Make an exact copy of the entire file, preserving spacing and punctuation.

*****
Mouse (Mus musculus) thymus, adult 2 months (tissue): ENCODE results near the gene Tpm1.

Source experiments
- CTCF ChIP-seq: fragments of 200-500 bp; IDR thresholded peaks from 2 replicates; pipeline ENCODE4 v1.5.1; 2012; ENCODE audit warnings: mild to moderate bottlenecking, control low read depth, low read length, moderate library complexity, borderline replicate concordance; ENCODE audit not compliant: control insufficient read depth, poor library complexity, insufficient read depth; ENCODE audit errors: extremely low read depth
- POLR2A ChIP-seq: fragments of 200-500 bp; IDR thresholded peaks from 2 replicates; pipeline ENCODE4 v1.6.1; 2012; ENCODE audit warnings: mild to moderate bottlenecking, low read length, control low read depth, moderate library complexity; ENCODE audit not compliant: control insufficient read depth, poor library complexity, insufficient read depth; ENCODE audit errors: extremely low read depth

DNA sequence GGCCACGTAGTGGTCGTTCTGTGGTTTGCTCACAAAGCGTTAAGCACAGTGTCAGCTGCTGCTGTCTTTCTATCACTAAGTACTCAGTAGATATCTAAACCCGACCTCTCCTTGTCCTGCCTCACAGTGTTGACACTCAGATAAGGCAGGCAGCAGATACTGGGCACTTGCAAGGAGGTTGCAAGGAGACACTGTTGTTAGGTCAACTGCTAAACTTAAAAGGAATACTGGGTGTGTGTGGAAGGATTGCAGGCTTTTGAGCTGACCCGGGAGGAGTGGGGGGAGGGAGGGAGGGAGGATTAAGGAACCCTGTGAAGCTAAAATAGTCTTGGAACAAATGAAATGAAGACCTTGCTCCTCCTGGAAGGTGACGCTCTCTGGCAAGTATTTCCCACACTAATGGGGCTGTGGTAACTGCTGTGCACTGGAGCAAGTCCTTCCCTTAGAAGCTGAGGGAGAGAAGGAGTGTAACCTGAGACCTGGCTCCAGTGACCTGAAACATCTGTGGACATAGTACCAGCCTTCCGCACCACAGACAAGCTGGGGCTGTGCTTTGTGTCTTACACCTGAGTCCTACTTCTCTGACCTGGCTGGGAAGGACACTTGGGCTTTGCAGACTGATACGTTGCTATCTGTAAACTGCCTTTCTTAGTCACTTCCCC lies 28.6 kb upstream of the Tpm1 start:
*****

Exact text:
Mouse (Mus musculus) thymus, adult 2 months (tissue): ENCODE results near the gene Tpm1.

Source experiments
- CTCF ChIP-seq: fragments of 200-500 bp; IDR thresholded peaks from 2 replicates; pipeline ENCODE4 v1.5.1; 2012; ENCODE audit warnings: mild to moderate bottlenecking, control low read depth, low read length, moderate library complexity, borderline replicate concordance; ENCODE audit not compliant: control insufficient read depth, poor library complexity, insufficient read depth; ENCODE audit errors: extremely low read depth
- POLR2A ChIP-seq: fragments of 200-500 bp; IDR thresholded peaks from 2 replicates; pipeline ENCODE4 v1.6.1; 2012; ENCODE audit warnings: mild to moderate bottlenecking, low read length, control low read depth, moderate library complexity; ENCODE audit not compliant: control insufficient read depth, poor library complexity, insufficient read depth; ENCODE audit errors: extremely low read depth

DNA sequence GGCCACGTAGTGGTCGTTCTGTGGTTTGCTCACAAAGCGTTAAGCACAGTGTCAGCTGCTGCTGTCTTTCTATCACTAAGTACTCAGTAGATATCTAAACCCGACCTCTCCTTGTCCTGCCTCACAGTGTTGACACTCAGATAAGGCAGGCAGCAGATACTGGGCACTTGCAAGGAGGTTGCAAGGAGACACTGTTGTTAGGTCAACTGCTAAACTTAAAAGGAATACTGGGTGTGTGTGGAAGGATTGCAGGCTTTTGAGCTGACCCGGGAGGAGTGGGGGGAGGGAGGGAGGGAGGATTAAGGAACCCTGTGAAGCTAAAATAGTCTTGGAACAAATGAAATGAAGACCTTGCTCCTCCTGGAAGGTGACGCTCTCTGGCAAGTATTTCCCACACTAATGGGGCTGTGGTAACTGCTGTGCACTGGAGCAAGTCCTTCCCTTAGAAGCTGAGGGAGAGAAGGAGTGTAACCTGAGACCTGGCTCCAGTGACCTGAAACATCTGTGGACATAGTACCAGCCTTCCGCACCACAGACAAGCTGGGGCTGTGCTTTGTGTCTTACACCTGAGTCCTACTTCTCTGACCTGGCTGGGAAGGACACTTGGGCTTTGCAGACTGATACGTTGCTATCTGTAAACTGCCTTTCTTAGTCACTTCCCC lies 28.6 kb upstream of the Tpm1 start: